By Steve Kovacs (Introduction by Chuck Gibson)

LOVELAND, OH (February 5, 2024) – Today’s edition of Fun with Maps is about the sound of time in London and beyond.

BBC and the Pips

One hundred years ago today, the BBC first used the “six-pips” signal, familiar to every Brit, as the start of the hour according to Greenwich Mean Time (also known as Zulu).

The sounds are actually 5 short pips and a longer beep.  The 5 pips take place on the 5 seconds leading up to the hour and the hour commences at the beginning of the beep, also known as the “on-time marker.” 

When a leap second needs to be added in, which occurs about every 19 months, an extra pip is added just before midnight on the designated day.

For those who listen to BBC Radio or watch BBC television programming, the pips can be heard before news programming.  Originally sounded for naval chronometers to be precisely set, the pips are more a part of culture today, just as is the ceremonial chiming of Big Ben.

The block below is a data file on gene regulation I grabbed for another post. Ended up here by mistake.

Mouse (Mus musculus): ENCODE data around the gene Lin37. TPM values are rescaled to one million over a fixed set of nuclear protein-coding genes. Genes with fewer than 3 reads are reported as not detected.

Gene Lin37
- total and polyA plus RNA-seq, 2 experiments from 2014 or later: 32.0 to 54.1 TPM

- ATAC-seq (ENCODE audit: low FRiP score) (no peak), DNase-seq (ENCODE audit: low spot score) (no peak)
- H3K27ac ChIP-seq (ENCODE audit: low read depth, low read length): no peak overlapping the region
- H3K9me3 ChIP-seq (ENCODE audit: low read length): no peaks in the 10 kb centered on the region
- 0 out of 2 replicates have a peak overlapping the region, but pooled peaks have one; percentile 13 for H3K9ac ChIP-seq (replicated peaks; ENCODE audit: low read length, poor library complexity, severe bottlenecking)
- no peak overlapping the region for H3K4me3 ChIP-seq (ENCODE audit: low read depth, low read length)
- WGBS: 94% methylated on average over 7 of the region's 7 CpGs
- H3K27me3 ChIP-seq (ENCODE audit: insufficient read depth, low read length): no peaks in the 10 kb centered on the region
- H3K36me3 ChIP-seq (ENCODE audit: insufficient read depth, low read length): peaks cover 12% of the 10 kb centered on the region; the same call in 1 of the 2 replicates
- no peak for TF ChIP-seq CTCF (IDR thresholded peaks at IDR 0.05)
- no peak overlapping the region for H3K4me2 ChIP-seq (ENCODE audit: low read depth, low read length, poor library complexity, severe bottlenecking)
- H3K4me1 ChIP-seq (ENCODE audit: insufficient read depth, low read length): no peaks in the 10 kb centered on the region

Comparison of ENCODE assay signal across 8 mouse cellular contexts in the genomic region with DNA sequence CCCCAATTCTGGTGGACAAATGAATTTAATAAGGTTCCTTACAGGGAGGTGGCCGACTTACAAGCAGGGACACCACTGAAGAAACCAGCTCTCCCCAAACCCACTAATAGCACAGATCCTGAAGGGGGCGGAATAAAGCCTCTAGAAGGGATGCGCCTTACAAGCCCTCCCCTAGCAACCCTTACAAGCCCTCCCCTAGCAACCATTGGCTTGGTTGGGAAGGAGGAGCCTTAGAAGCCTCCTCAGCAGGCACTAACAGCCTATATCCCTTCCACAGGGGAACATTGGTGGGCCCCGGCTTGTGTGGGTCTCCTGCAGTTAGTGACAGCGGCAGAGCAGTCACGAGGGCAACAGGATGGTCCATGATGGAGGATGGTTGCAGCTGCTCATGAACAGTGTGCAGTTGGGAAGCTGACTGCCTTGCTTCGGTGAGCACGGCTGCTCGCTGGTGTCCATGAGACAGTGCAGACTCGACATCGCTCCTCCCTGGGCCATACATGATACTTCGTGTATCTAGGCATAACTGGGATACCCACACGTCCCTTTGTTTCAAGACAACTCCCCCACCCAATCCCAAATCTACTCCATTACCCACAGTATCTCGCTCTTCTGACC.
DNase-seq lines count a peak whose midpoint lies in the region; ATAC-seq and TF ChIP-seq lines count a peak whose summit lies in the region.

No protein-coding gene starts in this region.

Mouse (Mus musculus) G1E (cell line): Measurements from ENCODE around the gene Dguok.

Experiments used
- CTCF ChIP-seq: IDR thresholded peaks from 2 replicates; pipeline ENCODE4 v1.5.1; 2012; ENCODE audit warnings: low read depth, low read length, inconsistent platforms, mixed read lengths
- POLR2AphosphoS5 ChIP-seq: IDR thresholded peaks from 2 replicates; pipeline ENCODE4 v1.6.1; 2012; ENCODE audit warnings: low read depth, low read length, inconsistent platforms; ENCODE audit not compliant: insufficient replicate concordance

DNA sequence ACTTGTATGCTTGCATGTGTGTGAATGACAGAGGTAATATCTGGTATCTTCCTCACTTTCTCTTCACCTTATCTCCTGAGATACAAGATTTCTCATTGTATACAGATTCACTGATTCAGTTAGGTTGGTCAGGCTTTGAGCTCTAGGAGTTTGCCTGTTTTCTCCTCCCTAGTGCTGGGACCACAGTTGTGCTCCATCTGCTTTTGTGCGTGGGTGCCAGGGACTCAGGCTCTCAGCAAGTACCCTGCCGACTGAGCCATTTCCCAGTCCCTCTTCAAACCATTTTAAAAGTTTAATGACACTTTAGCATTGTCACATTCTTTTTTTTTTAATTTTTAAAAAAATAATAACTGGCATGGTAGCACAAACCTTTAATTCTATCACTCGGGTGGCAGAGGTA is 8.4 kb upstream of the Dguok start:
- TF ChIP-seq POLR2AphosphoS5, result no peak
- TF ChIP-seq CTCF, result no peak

Digital devices have replaced the mechanical clocks in the Royal Observatory that signaled the sounding of the pips, but not before many other countries around the world began their own hourly signal based on the six pips.

This pictorial map of London by MacDonald Gill was issued 100 years ago, but unclear if before or after the pips in 1924.

Fun Map of London – 1924 (Credit Steve Kovacs)

Steve Kovacs and his wife Theresa reside in Loveland, Ohio where they raised their two children. He is a passionate collector of antique maps.

Visit his antique map boutique world-on-paper online. Watch for his daily feature Steve Kovacs: Fun with Maps here on Loveland Beacon.